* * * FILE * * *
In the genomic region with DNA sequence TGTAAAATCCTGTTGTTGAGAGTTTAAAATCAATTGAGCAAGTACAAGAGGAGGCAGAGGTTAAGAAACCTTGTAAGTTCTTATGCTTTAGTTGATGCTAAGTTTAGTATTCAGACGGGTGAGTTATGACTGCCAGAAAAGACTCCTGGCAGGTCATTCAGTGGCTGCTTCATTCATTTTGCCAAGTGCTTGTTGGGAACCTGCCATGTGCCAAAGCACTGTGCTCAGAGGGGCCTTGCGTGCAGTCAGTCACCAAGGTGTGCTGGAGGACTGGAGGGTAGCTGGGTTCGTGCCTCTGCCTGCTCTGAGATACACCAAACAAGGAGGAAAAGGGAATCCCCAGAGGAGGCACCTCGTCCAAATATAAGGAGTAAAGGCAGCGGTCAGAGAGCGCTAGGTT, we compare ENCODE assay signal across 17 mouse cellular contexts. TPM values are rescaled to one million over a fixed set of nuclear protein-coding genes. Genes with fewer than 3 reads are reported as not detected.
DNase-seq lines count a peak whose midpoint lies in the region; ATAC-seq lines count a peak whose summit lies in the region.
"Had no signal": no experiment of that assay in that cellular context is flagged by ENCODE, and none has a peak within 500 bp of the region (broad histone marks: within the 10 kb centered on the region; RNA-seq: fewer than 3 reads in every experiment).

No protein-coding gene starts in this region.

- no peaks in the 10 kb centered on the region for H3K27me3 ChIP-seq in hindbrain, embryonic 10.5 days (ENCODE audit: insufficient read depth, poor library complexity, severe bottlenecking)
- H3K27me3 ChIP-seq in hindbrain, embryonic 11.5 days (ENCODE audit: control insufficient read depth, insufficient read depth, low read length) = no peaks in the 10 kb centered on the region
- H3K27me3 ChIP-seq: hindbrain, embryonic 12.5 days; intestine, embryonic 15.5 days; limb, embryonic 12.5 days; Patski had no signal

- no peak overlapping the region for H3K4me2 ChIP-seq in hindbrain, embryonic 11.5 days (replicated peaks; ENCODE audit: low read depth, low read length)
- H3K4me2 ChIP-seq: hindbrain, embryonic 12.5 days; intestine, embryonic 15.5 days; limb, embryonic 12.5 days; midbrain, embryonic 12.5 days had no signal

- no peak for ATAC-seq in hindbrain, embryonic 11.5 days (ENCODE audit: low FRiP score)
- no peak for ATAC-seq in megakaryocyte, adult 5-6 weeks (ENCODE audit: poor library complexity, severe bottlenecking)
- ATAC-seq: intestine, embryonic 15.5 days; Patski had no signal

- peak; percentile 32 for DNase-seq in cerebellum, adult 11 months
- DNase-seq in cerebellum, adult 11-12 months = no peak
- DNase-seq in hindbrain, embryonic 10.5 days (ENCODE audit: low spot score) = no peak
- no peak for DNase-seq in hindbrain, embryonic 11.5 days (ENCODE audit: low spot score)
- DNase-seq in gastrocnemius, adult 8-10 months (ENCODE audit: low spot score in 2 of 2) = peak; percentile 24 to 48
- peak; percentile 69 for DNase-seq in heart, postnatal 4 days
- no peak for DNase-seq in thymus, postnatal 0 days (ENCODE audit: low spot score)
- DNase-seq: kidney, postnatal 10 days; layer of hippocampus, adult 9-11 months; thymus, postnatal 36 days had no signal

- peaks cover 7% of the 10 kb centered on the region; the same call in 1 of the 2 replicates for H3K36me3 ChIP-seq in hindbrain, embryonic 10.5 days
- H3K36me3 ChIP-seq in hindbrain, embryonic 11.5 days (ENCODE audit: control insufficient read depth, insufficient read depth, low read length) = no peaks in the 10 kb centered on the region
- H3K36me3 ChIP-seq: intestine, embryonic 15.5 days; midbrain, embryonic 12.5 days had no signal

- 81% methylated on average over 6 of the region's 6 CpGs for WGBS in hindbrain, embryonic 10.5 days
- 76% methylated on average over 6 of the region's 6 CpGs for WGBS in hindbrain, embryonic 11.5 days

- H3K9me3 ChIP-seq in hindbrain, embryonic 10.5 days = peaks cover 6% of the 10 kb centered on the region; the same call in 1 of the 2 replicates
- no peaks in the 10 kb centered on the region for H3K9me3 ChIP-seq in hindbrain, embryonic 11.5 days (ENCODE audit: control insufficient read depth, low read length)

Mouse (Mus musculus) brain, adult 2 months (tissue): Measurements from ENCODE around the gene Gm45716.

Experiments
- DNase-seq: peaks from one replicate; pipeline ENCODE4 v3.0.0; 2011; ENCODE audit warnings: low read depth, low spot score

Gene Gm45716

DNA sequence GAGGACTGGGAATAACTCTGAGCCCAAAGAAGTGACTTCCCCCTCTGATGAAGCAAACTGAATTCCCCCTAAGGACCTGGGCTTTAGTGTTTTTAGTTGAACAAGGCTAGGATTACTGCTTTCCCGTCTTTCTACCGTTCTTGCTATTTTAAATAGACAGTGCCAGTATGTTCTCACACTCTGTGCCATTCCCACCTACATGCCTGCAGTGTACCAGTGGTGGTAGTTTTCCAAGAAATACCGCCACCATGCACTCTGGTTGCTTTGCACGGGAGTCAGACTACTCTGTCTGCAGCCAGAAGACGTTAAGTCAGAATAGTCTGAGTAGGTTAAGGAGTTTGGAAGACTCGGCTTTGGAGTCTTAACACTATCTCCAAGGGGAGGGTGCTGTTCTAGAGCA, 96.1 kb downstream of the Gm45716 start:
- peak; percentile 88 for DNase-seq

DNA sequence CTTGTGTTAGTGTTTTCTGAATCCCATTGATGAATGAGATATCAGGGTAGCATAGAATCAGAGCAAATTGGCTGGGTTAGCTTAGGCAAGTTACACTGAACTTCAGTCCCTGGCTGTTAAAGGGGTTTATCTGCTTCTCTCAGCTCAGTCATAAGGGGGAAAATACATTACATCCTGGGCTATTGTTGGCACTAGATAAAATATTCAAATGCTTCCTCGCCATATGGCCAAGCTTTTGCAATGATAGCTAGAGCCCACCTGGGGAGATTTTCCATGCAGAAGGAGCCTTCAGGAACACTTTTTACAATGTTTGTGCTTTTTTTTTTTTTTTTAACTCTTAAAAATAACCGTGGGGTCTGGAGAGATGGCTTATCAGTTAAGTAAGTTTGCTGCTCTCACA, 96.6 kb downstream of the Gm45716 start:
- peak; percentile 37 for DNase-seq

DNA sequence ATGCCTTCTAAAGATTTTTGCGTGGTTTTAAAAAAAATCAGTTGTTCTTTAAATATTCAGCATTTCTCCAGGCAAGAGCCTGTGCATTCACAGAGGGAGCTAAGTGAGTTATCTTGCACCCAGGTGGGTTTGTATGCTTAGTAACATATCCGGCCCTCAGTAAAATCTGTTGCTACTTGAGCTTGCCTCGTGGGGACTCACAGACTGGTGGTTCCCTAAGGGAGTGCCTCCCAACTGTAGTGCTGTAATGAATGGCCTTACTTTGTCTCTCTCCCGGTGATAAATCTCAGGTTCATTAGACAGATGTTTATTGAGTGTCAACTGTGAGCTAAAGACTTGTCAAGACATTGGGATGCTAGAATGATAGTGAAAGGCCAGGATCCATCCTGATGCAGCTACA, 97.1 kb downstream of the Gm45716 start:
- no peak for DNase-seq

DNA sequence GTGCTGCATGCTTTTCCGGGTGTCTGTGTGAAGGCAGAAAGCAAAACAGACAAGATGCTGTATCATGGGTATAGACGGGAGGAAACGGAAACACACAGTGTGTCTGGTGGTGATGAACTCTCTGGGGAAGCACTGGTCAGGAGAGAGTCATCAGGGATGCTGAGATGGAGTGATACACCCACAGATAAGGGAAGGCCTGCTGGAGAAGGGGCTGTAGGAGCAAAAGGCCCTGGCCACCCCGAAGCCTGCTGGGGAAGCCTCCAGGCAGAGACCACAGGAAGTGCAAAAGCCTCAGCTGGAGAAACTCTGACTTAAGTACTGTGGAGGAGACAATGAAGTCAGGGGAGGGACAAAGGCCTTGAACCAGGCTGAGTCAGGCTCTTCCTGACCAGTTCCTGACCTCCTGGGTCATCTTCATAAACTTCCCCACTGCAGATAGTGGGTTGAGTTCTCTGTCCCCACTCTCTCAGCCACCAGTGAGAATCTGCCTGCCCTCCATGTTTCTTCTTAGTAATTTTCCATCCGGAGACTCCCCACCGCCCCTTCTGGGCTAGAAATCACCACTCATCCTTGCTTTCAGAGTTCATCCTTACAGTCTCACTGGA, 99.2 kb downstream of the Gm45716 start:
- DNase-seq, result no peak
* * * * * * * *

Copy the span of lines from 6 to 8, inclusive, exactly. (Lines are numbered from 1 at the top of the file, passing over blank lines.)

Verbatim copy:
- H3K27me3 ChIP-seq in hindbrain, embryonic 11.5 days (ENCODE audit: control insufficient read depth, insufficient read depth, low read length) = no peaks in the 10 kb centered on the region
- H3K27me3 ChIP-seq: hindbrain, embryonic 12.5 days; intestine, embryonic 15.5 days; limb, embryonic 12.5 days; Patski had no signal

- no peak overlapping the region for H3K4me2 ChIP-seq in hindbrain, embryonic 11.5 days (replicated peaks; ENCODE audit: low read depth, low read length)